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Manukau Christmas Report

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Christmas is a great time of year isn’t it? Everyone is happy and looking forward to some down time, hopefully we have some spare time on our hands and for most of us it is a time to put the boat in the water or pack the surfcaster and go fishing. We usually don’t have to wait too long for a good patch of weather which is a bonus. I have always suspected that most kiwis do 90% of their fishing over the Christmas break which is cool because not everyone has the means nor the opportunities to get out fishing whenever they wish as some of us do.

Unfortunately, it is also not always the most reliable time of the year to get a decent catch, especially if your target is snapper, which is easily the most favoured catch for recreational fishermen.

Spawning kind of gets in the way and this time of year is snapper spawning time. Even fish with procreation on their minds have to eat though so it isn’t a complete write off! We have had numerous bag limits of snapper at this time of year, both from the harbour and from off the coast but the rush hour we get used to in spring is now well and truly over so we need to think a little smarter.

Once a fish has spawned it is probably in the worst shape of its life or at least since the last time it spawned. That fish doesn’t have lots of energy to deal with big currents nor does it have the energy to chase big baits but it is hungry and desperate to put on condition again before winter. So on one hand you have an almost spent fish yet it also needs a big lazy feed. What that translates to is that you will find fishing to be variable.

So there is only one answer and that is to get out whenever you can. Sooner or later you will catch them, frustratingly they will be hard on the chew one day but the moment you tell your mates how great the fishing is and you offer to take them out – well that is exactly the time the fish will be resting up!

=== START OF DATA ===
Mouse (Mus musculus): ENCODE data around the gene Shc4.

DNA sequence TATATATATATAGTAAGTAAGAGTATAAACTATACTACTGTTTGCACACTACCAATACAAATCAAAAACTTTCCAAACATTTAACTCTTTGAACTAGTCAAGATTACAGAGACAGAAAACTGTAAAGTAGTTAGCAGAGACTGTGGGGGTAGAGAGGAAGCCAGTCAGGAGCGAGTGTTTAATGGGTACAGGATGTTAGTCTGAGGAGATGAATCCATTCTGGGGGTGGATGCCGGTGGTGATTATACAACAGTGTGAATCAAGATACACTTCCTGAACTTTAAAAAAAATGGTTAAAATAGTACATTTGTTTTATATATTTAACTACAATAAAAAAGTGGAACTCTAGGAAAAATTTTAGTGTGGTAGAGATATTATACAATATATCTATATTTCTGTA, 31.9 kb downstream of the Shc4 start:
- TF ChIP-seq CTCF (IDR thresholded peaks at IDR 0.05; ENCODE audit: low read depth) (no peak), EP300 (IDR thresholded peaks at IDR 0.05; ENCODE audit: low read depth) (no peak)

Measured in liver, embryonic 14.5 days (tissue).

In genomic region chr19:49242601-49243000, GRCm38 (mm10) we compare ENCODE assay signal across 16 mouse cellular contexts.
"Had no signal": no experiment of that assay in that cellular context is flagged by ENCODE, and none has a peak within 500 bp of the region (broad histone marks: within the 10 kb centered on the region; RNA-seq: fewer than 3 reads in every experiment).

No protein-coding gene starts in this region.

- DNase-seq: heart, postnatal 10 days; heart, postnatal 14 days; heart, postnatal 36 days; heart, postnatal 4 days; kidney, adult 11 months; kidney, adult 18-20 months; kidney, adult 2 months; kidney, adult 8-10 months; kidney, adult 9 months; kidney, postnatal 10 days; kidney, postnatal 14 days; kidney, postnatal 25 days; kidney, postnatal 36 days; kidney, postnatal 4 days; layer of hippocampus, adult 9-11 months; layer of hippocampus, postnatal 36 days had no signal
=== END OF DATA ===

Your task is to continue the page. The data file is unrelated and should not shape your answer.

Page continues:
Last weekend we had a good day, with close to a bag limit at 60m off the coast. Not surprisingly for this time of year, baits out-fished jigs by 2:1. The fish were almost all 2 to 4kg – a perfect size and despite the time of year weren’t in bad condition. But here’s the thing:  some boats were catching & were catching nothing but snapper. Others were catching but mostly sharks.

When that happens it is always best to move. Our by-catch was restricted to one kahawai, one gurnard, 2 carpet sharks and a tope. That is pretty good for the coast!

Kingfish Are schooling up out there and tuna are starting to show. The first westie marlin of the summer was also landed so there you go. Something for everyone.

Meanwhile in the harbour, my friend Lucas snaffled himself a superb 59cm snapper in the middle of the day on a full moon tide which is no mean feat. Kingfish were also on the menu for some, but an active pod of orca wasn’t helping harbour fishing at all.

During the holiday season there are plenty of options for the harbour. Flounder are always a tasty treat and fun to spear.

Grey mullet are plentiful and dragging a net around them will give you some of the tastiest smoked fish you will find, There are restrictions on set netting on the harbour so please read it up before you head out.

Whitebait season is over and it was pretty lacklustre to be fair but scallops are still up for grabs in the harbour and are in great condition.

Trevally are worth pursuing in the harbour but the Waikato River mouth is holding some monsters.

Good luck out there and stay safe.


This Manukau / Auckland west coast report is supplied by Michael "Smudge" Parker and supports the Counties Sportfishing Club​

For more information on the Counties Sportfishing Club visit its website here.

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